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The Concept of the Political (German: Der Begriff des Politischen) is a 1932 book by the German philosopher and jurist Carl Schmitt, in which the author examines the fundamental nature of the "political" and its place in the modern world.

The Concept of the Political
The Concept of the Political (German edition).jpg
Cover of the German edition
AuthorCarl Schmitt
TranslatorGeorge Schwab
CountryGermany
LanguageGerman
SubjectPolitical philosophy
PublisherRutgers University Press
Publication date
1932
Media typePrint
Pages105
ISBN0-226-73886-8 (1996 University of Chicago Press edition)
LC ClassJA 74 .S313

The book was an elaboration of a journal article of the same title ("The Concept of the Political"), published in 1927.[1]

Contents

SummaryEdit

For Schmitt, the political is reducible to the existential distinction between friend and enemy.[2] Schmitt attacks the "liberal-neutralist" and "utopian" notions that politics can be removed of all warlike, agonistic energy, arguing conflict existed as embedded in existence itself, likewise constituting an ineradicable trait of anthropological human nature. Schmitt attempts to substantiate his ideas by referencing the declared anthropological pessimism of "realistic" Catholic (and Christian) theology. The anti-perfectibilist pessimism of Traditional Catholic theology Schmitt considers esoterically relevant to the inner ontological being of politics and political activity in the contemporary world, modern people subconsciously secularizing theological intellectual ideas and concerns. Schmitt criticizes political "radicals" as basically ignorant, deluded, pseudo-messianic in mentality, and oblivious to the stark, hard knowledge of unveiled human nature, its esse, encoded in ancient theology, wherein Original Sin held central, axial place, intertwining his own ideas of meta-politics with a reformulated "metaphysics of evil".[3]

Ideas and theoriesEdit

For Schmitt, the political arises from the fact of human diversity: identities and practices, beliefs and way of life can, in principle, be in conflict with one another whether there are actions being committed to against the other. Any differences that Schmidt calls substance can give rise to enmity, enmity gives rise to politics and this is a source of conflict because it can lead to war. One main aim of politics is to manage enmity. The domestic political is no longer so when a conflict becomes a revolution or civil war, this is polarized since it traverses politics, the issue and concept of the sovereignty as state borderlines is disputed and violence is used. This is the basis of the friend-enemy distinction.[4][5]

“Sovereign is he who decides on the exception”.[6] Schmitt says the borderline concept is of “one pertaining to the outermost sphere”. Schmitt says that although the sovereign “stands outside the normally valid legal system, he nevertheless belongs to it”. Sovereignty is more than the technical, it is the personal privilege of the ruler.[violencenote 1]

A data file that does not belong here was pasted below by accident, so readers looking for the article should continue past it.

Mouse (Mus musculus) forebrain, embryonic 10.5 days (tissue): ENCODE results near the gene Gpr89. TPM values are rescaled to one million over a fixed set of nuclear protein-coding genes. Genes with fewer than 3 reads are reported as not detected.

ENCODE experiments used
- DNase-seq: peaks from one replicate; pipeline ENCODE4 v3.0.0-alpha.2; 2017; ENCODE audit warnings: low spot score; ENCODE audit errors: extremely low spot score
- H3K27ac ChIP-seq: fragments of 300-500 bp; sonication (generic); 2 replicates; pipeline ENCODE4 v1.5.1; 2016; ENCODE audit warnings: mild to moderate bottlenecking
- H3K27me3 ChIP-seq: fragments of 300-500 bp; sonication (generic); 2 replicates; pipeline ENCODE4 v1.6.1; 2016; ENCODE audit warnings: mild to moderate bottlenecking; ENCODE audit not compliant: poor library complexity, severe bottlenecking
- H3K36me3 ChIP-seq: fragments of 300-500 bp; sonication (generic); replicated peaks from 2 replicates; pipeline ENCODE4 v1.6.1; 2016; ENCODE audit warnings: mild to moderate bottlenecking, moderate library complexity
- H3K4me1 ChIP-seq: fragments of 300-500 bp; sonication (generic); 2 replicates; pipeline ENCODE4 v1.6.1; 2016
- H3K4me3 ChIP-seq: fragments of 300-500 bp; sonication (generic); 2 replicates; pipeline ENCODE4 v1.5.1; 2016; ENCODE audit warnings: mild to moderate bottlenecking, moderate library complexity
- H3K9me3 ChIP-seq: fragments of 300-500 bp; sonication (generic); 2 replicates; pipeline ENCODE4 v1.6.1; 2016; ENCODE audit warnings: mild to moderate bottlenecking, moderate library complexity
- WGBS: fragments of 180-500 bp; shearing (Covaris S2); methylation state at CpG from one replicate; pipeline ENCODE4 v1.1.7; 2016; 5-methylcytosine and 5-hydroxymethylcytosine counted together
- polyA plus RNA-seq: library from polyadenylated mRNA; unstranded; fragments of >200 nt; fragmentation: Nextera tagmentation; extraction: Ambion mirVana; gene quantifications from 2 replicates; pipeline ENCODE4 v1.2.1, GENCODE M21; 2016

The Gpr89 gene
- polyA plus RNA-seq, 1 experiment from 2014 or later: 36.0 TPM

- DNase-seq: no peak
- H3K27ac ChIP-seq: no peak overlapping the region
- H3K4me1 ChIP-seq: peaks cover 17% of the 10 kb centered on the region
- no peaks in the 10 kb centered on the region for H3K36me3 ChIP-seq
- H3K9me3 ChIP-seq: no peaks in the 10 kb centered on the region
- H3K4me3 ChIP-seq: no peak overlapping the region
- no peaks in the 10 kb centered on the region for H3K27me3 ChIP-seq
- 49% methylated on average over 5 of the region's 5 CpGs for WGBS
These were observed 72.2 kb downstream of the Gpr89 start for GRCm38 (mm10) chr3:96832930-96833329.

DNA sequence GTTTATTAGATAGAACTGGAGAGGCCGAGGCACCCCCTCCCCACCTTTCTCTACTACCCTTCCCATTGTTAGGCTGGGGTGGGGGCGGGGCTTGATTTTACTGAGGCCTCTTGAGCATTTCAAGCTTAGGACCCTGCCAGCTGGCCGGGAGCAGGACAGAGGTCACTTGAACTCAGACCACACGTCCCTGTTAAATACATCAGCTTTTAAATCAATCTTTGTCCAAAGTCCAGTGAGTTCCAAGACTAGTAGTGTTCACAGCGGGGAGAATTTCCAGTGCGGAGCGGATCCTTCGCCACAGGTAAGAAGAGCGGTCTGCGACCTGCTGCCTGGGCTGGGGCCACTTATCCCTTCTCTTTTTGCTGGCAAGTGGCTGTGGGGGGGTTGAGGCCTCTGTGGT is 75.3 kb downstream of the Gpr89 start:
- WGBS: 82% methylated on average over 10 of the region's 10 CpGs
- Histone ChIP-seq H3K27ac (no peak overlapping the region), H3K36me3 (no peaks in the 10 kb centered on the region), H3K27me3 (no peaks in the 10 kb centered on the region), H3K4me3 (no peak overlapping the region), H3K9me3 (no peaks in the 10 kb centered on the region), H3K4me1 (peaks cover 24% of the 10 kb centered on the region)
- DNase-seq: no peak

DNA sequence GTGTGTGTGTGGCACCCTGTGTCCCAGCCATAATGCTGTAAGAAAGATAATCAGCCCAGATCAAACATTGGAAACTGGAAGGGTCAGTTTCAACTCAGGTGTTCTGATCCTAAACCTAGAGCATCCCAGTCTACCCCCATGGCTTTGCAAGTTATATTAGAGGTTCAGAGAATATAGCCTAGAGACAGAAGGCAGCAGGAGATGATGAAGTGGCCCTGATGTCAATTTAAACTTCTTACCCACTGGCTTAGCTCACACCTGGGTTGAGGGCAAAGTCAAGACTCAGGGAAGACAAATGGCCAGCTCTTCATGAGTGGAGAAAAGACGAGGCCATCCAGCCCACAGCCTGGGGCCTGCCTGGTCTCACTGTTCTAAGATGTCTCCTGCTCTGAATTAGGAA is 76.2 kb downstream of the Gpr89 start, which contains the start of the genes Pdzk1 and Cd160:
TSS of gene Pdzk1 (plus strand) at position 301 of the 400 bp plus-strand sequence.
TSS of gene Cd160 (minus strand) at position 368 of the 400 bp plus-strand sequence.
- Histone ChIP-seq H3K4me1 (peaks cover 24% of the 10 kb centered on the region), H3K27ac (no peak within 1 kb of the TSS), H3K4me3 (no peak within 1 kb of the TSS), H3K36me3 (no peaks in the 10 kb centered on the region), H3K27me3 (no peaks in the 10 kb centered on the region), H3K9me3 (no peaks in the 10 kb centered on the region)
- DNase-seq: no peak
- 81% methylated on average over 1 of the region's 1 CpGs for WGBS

Schmitt states; "significant concepts of the modern theory of the state are secularized theological concepts".[7]

Gulli suggests Schmitt's point of the concept as; "Sovereignty is decision and domination". The decision would make X arise to the level and status of sovereign, thus the decision is treated to be of the sovereign. The decision of the matter of the exception is always decided by the sovereign, and it always carries the understated or explicitly stated (institutionally, politically motivated, or mandated) use of violence. The decision has with it the special powers and inherent power. The state of the 17th was able to codify all social customs, rituals and economics without it ever used politically.[8]

NotesEdit

  1. ^ For Schmitt, politics isn't merely the domestic use of power and an exercise of authority to the exception, it is politics and with it the violence and conflict ridden affairs, this may be of foreign policy, warfare, civil war, and revolution.

Publication historyEdit

The Concept of the Political was first published in 1932 by Duncker & Humblot (Munich). It was an elaboration of a journal article of the same title, published in 1927.[1] The 1932 version has significant, and controversial, revisions. However, it is likely that these revisions were made in response to the reaction of Leo Strauss.[3]

NotesEdit

  1. ^ a b Carl Schmitt (1927), "The Concept of the Political", Archiv für Sozialwissenschaft und Sozialpolitik, 58(1), pp. 1–33. Cf. George Schwab, 'Introduction', in Carl Schmitt, The Concept of the Political, University of Chicago Press, 2007, p. 5 n. 8.
  2. ^ Edward Fairhead, 'Carl Schmitt’s politics in the age of drone strikes: examining the Schmittian texture of Obama’s enemy' (2017), Journal for Cultural Research, available at: http://www.tandfonline.com/doi/full/10.1080/14797585.2017.1410991
  3. ^ a b Meier, Heinrich. Carl Schmitt and Leo Strauss: The Hidden Dialogue. University of Chicago Press, 2006.
  4. ^ Schmitt, Carl (May 15, 2007). The Concept of the Political. Translated by Schwab, George. Foreword by Tracy B. Strong and Notes by Leo Strauss (Enlarged ed.). Chicago: United States: The University of Chicago Press. ISBN 978-0226738925.
  5. ^ "The Concept of the Political". Counter-Currents Publishing. Retrieved 18 May 2019.
  6. ^ Schmitt, Carl. (2005). Political Theology: Four Chapters on the Concept of Sovereignty, trans. GeorgeSchwab. Chicago: United States: Chicago andLondon: The University of Chicago Press. p. 7. ISBN 978-0226738895. Retrieved 18 May 2019.
  7. ^ Schmitt, Carl (1996). The Concept of the Political, trans. George Schwab. Chicago: United States: University of Chicago Press. pp. 36, 48, 65.
  8. ^ Gullì, Bruno (2009). "Sovereign is he who decides on the exception" (PDF). Glossator. 1: 23–24. ISSN 1942-3381. Retrieved 18 May 2019.

External linksEdit